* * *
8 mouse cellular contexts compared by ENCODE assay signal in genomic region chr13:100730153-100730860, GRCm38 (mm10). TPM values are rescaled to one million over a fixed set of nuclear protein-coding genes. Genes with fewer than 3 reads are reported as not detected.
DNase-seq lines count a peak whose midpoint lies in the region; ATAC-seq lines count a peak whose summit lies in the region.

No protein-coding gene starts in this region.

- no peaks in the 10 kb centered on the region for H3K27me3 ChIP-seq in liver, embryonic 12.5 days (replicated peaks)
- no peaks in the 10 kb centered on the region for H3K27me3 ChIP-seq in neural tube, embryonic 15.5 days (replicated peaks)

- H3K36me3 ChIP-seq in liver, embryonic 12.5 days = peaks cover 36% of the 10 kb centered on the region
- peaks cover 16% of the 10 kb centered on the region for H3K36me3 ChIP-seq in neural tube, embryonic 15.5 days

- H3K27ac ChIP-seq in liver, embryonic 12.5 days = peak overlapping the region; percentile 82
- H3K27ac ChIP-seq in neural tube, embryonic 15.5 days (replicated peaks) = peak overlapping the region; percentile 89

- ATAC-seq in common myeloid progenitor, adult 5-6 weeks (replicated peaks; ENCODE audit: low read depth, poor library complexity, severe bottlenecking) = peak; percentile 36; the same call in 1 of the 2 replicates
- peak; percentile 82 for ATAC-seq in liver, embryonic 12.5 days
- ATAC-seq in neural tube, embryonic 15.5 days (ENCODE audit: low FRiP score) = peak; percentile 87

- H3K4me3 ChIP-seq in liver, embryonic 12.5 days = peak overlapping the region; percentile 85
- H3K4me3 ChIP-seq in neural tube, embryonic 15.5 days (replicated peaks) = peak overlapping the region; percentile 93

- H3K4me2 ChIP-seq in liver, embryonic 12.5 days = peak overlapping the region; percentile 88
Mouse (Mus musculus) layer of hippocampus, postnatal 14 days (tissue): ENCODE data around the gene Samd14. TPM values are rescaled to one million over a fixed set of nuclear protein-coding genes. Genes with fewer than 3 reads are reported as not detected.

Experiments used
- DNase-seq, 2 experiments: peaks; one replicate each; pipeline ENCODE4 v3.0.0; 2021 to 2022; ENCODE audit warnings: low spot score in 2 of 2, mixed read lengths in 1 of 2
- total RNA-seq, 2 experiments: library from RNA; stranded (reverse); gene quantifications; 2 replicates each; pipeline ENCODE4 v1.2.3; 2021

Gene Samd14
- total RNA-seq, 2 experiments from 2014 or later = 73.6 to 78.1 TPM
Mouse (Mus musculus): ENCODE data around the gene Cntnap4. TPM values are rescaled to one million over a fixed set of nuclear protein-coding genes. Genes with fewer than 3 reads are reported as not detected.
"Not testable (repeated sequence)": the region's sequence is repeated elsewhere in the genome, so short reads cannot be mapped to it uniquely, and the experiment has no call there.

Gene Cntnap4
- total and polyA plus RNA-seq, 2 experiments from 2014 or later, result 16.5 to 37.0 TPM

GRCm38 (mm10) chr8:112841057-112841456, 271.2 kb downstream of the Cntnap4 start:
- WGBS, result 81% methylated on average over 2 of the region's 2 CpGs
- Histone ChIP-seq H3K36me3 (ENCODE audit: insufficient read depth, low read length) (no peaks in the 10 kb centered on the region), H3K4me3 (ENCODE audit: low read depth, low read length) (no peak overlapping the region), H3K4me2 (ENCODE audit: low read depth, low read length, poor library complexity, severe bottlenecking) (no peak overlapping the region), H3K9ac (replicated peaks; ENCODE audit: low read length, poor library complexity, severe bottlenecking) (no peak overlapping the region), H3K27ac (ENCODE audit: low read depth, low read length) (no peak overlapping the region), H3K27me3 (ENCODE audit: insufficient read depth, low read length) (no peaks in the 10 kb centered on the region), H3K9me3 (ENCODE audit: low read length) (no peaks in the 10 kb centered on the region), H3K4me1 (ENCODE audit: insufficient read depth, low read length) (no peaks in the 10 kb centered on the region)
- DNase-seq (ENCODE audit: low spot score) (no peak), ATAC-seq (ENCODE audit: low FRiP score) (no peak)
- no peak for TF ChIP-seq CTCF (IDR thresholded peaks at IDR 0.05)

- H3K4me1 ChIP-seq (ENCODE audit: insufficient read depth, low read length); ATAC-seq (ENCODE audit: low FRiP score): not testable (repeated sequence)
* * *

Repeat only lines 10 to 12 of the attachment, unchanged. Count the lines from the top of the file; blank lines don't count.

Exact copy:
- ATAC-seq in common myeloid progenitor, adult 5-6 weeks (replicated peaks; ENCODE audit: low read depth, poor library complexity, severe bottlenecking) = peak; percentile 36; the same call in 1 of the 2 replicates
- peak; percentile 82 for ATAC-seq in liver, embryonic 12.5 days
- ATAC-seq in neural tube, embryonic 15.5 days (ENCODE audit: low FRiP score) = peak; percentile 87